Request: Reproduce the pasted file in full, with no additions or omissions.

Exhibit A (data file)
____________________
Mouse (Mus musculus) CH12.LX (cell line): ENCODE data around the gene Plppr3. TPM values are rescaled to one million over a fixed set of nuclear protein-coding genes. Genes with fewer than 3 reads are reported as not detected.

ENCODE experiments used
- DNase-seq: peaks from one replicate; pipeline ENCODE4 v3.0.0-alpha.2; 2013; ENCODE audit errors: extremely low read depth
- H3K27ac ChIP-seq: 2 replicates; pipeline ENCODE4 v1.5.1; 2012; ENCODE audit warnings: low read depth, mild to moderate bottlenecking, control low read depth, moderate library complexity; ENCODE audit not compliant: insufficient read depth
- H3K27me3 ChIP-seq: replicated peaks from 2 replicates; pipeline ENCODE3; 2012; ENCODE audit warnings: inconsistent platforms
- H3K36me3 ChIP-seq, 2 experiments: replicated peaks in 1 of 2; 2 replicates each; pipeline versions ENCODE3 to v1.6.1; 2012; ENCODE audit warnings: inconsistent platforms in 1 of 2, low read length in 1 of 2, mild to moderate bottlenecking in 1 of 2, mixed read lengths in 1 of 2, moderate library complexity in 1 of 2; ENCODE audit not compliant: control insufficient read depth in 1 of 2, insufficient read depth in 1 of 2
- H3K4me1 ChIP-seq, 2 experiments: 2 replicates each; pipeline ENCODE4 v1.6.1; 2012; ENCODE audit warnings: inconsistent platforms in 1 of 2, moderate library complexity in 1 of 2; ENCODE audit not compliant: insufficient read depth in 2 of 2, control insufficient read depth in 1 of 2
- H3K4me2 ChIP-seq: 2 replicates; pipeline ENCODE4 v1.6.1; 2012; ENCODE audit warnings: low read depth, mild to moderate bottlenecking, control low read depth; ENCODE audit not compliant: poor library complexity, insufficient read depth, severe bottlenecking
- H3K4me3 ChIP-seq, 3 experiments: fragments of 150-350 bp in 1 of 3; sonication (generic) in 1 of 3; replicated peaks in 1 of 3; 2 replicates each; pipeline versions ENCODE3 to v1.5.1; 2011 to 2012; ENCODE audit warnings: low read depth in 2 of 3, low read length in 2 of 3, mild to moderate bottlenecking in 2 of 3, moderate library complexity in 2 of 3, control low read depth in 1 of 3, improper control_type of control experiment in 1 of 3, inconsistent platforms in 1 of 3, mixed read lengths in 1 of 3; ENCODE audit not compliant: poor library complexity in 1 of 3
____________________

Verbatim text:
Mouse (Mus musculus) CH12.LX (cell line): ENCODE data around the gene Plppr3. TPM values are rescaled to one million over a fixed set of nuclear protein-coding genes. Genes with fewer than 3 reads are reported as not detected.

ENCODE experiments used
- DNase-seq: peaks from one replicate; pipeline ENCODE4 v3.0.0-alpha.2; 2013; ENCODE audit errors: extremely low read depth
- H3K27ac ChIP-seq: 2 replicates; pipeline ENCODE4 v1.5.1; 2012; ENCODE audit warnings: low read depth, mild to moderate bottlenecking, control low read depth, moderate library complexity; ENCODE audit not compliant: insufficient read depth
- H3K27me3 ChIP-seq: replicated peaks from 2 replicates; pipeline ENCODE3; 2012; ENCODE audit warnings: inconsistent platforms
- H3K36me3 ChIP-seq, 2 experiments: replicated peaks in 1 of 2; 2 replicates each; pipeline versions ENCODE3 to v1.6.1; 2012; ENCODE audit warnings: inconsistent platforms in 1 of 2, low read length in 1 of 2, mild to moderate bottlenecking in 1 of 2, mixed read lengths in 1 of 2, moderate library complexity in 1 of 2; ENCODE audit not compliant: control insufficient read depth in 1 of 2, insufficient read depth in 1 of 2
- H3K4me1 ChIP-seq, 2 experiments: 2 replicates each; pipeline ENCODE4 v1.6.1; 2012; ENCODE audit warnings: inconsistent platforms in 1 of 2, moderate library complexity in 1 of 2; ENCODE audit not compliant: insufficient read depth in 2 of 2, control insufficient read depth in 1 of 2
- H3K4me2 ChIP-seq: 2 replicates; pipeline ENCODE4 v1.6.1; 2012; ENCODE audit warnings: low read depth, mild to moderate bottlenecking, control low read depth; ENCODE audit not compliant: poor library complexity, insufficient read depth, severe bottlenecking
- H3K4me3 ChIP-seq, 3 experiments: fragments of 150-350 bp in 1 of 3; sonication (generic) in 1 of 3; replicated peaks in 1 of 3; 2 replicates each; pipeline versions ENCODE3 to v1.5.1; 2011 to 2012; ENCODE audit warnings: low read depth in 2 of 3, low read length in 2 of 3, mild to moderate bottlenecking in 2 of 3, moderate library complexity in 2 of 3, control low read depth in 1 of 3, improper control_type of control experiment in 1 of 3, inconsistent platforms in 1 of 3, mixed read lengths in 1 of 3; ENCODE audit not compliant: poor library complexity in 1 of 3